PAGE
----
July 6th, 2017

There are two ways to deal with repeated shocks: become numb or become tougher for the fight. In 2017 America, President Donald John Trump and his Republican sycophants, hope for the former; we must deliver the latter.

Naomi Klein, reporting in How Power Profits From Disaster for The Guardian, writes:

This strategy [of using the public’s disorientation following a collective shock–wars, coups, terrorist attacks, market crashes or natural disasters—to push through radical pro-corporate measures, often called shock therapy] has been a silent partner to the imposition of neoliberalism for more than 40 years. Shock tactics follow a clear pattern: wait for a crisis (or even, in some instances, as in Chile or Russia, help foment one), declare a moment of what is sometimes called “extraordinary politics”, suspend some or all democratic norms—and then ram the corporate wishlist through as quickly as possible. The research showed that virtually any tumultuous situation, if framed with sufficient hysteria by political leaders, could serve this softening-up function. It could be an event as radical as a military coup, but the economic shock of a market or budget crisis would also do the trick. Amid hyperinflation or a banking collapse, for instance, the country’s governing elites were frequently able to sell a panicked population on the necessity for attacks on social protections, or enormous bailouts to prop up the financial private sector—because the alternative, they claimed, was outright economic apocalypse.

Klein details how President Trump’s cabinet, his shock troop, is designed to create, exploit and profit (both politically and privately) from implementing a Shock Doctrine. The government’s No. 2 man, the man only a heartbeat (or an impeachment) away from the oval office, is the most threatening of the cabal.

[T]hen there’s vice-president Mike Pence, seen by many as the grownup in Trump’s messy room. Yet it is Pence, the former governor of Indiana, who actually has the most disturbing track record when it comes to bloody-minded exploitation of human suffering.

When Mike Pence was announced as Donald Trump’s running mate, I thought to myself: I know that name, I’ve seen it somewhere. And then I remembered. He was at the heart of one of the most shocking stories I’ve ever covered: the disaster capitalism free-for-all that followed Katrina and the drowning of New Orleans. Mike Pence’s doings as a profiteer from human suffering are so appalling that they are worth exploring in a little more depth, since they tell us a great deal about what we can expect from this administration during times of heightened crisis.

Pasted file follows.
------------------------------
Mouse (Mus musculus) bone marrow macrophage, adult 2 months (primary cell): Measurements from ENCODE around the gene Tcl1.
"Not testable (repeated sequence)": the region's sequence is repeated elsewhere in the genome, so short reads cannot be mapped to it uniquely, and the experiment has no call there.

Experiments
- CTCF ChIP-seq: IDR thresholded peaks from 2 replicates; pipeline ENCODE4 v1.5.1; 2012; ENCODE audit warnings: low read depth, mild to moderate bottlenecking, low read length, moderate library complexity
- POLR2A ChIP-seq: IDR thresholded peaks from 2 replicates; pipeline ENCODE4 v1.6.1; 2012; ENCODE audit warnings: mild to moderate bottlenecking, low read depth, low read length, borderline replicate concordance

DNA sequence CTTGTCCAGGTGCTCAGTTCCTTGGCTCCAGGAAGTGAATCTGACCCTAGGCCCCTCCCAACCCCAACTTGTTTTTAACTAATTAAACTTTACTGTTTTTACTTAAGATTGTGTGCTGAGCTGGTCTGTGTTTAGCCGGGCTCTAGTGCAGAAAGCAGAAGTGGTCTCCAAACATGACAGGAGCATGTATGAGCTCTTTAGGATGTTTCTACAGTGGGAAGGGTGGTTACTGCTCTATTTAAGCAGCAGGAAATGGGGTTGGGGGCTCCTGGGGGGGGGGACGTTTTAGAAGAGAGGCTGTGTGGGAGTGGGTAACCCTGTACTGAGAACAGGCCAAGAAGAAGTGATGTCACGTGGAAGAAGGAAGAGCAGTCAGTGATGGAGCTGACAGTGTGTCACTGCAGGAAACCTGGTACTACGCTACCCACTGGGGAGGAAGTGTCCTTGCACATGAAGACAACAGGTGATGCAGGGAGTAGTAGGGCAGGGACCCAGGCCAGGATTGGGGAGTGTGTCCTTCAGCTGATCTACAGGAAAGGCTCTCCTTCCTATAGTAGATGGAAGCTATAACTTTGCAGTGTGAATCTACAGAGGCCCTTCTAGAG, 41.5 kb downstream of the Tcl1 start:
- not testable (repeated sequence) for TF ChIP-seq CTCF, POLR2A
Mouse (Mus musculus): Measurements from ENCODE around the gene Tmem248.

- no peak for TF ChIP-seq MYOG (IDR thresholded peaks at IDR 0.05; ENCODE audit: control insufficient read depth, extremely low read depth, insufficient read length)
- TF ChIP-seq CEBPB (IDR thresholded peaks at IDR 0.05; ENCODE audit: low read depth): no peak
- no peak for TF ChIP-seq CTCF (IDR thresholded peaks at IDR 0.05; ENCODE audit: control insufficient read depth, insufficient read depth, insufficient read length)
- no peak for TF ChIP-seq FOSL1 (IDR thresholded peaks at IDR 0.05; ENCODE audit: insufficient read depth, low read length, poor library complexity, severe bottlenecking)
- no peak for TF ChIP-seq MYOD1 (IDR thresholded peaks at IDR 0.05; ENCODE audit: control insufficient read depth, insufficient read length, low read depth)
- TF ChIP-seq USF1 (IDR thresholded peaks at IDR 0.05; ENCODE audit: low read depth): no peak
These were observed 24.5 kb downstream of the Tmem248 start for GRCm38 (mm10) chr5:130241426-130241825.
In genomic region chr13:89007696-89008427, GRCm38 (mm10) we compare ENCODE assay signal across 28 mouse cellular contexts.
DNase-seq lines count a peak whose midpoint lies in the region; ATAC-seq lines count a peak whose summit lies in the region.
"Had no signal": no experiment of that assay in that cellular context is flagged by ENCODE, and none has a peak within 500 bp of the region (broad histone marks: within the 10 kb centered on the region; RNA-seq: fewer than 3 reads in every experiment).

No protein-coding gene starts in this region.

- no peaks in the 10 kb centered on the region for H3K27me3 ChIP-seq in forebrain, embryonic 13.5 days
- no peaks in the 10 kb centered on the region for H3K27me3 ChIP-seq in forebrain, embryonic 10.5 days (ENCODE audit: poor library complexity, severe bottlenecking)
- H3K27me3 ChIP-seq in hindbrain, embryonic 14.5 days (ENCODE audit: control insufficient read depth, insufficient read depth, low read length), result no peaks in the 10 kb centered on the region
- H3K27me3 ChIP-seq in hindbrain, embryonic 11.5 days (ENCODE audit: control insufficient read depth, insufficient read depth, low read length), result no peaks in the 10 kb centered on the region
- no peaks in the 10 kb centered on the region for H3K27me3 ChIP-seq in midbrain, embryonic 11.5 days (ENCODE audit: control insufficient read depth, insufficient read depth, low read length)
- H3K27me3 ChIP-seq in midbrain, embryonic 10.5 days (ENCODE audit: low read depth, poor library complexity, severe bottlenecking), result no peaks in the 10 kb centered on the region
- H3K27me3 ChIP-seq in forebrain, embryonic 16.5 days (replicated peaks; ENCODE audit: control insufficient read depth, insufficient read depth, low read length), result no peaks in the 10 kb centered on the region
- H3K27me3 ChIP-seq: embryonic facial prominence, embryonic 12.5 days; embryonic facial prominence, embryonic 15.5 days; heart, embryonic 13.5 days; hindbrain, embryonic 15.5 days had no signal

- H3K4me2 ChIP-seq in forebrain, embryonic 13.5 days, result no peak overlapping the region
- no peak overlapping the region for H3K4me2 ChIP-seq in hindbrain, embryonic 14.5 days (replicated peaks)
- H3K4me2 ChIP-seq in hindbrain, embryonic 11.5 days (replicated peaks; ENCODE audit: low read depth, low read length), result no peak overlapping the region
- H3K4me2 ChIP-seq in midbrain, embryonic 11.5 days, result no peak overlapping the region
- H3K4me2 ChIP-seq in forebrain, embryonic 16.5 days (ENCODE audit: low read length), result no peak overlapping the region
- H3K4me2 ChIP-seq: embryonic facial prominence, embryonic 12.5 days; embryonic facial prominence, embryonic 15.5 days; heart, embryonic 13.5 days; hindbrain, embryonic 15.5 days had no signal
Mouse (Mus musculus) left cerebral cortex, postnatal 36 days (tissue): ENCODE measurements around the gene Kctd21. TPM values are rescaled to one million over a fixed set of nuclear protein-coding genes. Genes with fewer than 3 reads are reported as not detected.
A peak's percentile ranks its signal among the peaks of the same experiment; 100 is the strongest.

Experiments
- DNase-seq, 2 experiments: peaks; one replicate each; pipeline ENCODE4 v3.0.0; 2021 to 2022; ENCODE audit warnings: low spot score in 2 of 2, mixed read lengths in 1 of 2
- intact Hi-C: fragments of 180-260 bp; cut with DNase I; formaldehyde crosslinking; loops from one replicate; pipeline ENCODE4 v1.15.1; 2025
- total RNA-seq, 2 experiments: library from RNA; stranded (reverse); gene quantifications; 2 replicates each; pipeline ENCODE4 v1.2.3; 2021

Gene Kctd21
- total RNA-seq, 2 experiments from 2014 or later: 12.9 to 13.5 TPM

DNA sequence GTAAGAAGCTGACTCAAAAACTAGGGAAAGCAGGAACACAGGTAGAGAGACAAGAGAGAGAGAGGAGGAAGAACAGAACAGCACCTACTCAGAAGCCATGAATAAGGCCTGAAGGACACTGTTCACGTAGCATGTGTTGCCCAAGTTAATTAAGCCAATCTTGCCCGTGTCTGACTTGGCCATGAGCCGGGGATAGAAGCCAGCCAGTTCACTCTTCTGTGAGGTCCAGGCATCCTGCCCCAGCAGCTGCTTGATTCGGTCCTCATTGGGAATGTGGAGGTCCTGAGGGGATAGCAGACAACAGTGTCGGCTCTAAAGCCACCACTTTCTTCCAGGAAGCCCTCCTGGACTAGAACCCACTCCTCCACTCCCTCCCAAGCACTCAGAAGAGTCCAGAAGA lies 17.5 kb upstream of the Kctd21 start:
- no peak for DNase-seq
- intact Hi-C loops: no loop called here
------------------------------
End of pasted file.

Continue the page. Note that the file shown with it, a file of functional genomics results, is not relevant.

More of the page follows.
At the time Katrina hit New Orleans, Pence was chairman of the powerful and highly ideological Republican Study Committee, a caucus of conservative lawmakers. On 13 September 2005—just 15 days after the levees were breached, and with parts of New Orleans still under water—the RSC convened a fateful meeting at the offices of the Heritage Foundation in Washington DC. Under Pence’s leadership, the group came up with a list of Pro-Free-Market Ideas for Responding to Hurricane Katrina and High Gas Prices—32 pseudo-relief policies in all, each one straight out of the disaster capitalism playbook.

What stands out is the commitment to wage all-out war on labour standards and the public sphere—which is bitterly ironic, because the failure of public infrastructure is what turned Katrina into a human catastrophe in the first place. Also notable is the determination to use any opportunity to strengthen the hand of the oil and gas industry. The list includes recommendations to suspend the obligation for federal contractors to pay a living wage; make the entire affected area a free-enterprise zone; and “repeal or waive restrictive environmental regulations … that hamper rebuilding”. In other words, a war on the kind of red tape designed to keep communities safe from harm.